Hope Has a Child's Face

Dressed in his yellow shorts and sports tee, Juan (not his real name), looks like any other kid.  He loves soccer, and once a week he trains in a nearby field with the neighborhood team.  "I am a mid-fielder," he says with a big smile.

He regrets that "Barca" did not win the Champions League, but is convinced that Portugal will be the champion of South Africa's World Cup: "Because Cristiano Ronaldo is the best, well along with Messi, of course," he adds.

His mother glances at him calmly, smiling.  At the age of 13, Juan began a journey that did not take him to his final destination, but that luckily did not end up in a tragedy, as many do for thousands of irregular migrants who try to go reach the United States and become victims of robbery, abuse, and in some cases, death.

On the fateful day, Juan left early in the morning hoping to reach the United States. He was accompanied by a "coyote", or smuggler, and a group of Salvadorians who were also embarking on the long and dangerous journey north as irregular migrants to the US.  He was the youngest of the group.

"We spent three days in Guatemala.  I was happy. To be honest, I was excited because I knew I was going to see my father.  It's been four years since the last time I saw him," he recalls with the innocence of someone who is straddling between childhood and adolescence.  His brother listens with admiration.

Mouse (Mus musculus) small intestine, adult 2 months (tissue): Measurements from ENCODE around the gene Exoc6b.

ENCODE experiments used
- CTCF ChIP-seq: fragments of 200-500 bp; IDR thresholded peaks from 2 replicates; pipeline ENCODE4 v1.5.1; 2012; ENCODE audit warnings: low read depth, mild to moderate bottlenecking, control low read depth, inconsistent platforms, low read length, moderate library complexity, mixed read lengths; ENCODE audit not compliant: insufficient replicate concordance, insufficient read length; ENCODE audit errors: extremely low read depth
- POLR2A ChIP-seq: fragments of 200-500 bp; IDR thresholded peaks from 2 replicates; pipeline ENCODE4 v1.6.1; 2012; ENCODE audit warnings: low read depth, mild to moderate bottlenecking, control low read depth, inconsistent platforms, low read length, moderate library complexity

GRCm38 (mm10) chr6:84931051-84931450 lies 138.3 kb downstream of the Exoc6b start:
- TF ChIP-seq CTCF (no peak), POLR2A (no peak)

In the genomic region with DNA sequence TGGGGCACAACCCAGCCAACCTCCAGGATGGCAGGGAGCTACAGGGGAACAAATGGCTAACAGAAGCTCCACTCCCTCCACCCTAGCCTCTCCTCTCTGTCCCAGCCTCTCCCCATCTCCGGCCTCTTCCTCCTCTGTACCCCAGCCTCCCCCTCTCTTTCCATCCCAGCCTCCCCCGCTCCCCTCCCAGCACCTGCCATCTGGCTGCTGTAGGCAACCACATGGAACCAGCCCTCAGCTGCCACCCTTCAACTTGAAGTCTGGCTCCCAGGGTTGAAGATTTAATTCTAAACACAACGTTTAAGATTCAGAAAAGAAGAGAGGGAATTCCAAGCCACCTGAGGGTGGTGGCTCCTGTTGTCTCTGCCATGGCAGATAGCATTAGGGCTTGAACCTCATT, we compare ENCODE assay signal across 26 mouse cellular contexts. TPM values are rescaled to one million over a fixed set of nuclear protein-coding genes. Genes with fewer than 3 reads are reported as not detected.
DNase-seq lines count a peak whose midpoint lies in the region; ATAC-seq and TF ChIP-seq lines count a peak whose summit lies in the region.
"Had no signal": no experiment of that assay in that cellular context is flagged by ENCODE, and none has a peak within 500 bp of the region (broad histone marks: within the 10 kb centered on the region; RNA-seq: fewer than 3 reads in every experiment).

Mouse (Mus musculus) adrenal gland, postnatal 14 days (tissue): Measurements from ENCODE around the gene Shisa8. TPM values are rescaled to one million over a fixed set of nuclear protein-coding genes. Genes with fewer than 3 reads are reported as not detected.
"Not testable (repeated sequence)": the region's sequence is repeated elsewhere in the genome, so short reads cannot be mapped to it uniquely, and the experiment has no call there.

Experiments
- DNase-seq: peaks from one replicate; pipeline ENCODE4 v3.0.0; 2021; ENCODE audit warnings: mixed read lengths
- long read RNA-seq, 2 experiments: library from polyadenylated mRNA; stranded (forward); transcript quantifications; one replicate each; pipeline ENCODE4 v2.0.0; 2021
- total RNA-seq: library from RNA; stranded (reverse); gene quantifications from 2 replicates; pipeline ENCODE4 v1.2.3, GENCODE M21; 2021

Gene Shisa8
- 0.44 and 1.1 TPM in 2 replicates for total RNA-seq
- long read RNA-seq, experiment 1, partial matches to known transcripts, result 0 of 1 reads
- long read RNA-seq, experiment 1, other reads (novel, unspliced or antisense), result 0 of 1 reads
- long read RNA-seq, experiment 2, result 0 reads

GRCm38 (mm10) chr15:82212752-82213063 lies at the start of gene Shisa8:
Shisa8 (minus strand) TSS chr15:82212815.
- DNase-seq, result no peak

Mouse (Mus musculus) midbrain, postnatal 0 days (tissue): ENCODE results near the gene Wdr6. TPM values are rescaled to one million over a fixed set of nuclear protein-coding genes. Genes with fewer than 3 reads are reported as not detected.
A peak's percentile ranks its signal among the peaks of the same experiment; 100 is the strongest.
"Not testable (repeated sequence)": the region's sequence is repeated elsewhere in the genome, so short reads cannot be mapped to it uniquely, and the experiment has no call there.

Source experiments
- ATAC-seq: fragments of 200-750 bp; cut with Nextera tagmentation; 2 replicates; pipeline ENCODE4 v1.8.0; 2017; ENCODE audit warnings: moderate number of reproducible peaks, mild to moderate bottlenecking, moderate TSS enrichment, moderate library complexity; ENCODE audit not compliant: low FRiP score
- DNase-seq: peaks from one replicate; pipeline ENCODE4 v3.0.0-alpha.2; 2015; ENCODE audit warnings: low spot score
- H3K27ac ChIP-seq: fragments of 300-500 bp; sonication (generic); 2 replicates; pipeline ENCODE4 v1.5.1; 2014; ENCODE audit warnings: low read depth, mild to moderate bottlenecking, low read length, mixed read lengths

In Mexico he was detained.  The bus he was on was checked by la migra, immigration officers.  He recalls that the journey ended there for all of those whose papers were not in order.  "I didn't get off the bus; the ‘coyote' had my ticket.  But when they found it, they asked for me and made me get off.  I was scared, because I knew I was all alone."

"One day they called me to tell me he was in Mexico and that those who had been detained were going to be sent back home," recalls Juan's mother, the anguish of those days still visible when she recounts the story.

"I was afraid because we were taken to a detention center.  The older ones bullied us.  I was scared of not being able to get back home.  I wanted to return!" he says.

Finally, he returned home to his soccer and school.  "I'm having trouble learning English, but I'm doing my best," he says smiling, as his mother tenderly strokes his hair.

Juan is one of the beneficiaries of the IOM pilot project "Return and Reintegration of Unaccompanied Migrant Children and Adolescents," which facilitates the reintegration into school of children returned to their homes.

The majority of the beneficiaries of the project have started English lessons, and some have requested training in other areas such as sewing, painting and broadcast.

During this phase IOM expects to assist 20 children and teenagers who have been repatriated and are currently studying in centres near their communities.

"In the majority of cases, the minors travel with the hope of reuniting with their loved ones, because usually one or both parents are in the US, but the road is long and perilous," explains Gilberto Alas, an IOM Officer in El Salvador.

Alas has visited several communities searching for potential beneficiaries and has found that many children have experienced horrible situations.  "I knew of a 15-year-old girl that was returned and lived with her grandmother. The grandmother did not know the girl had left," he says.

The children that apply to take part in the project tell IOM that they hope to learn English and other skills that will help them fulfill their dreams of a better life in their country without risking their lives, like their parents were forced to do.

The project is financed by the US State Department Bureau of Population, Refugees and Migration (PRM), the Salvadoran Institute for the Development of Children and Adolescents, the General Directorate of Migration, and the Ministries of Foreign Affairs and Education.

For further information please contact:

IOM El Salvador
E-mail: pressiomsansalvador@iom.int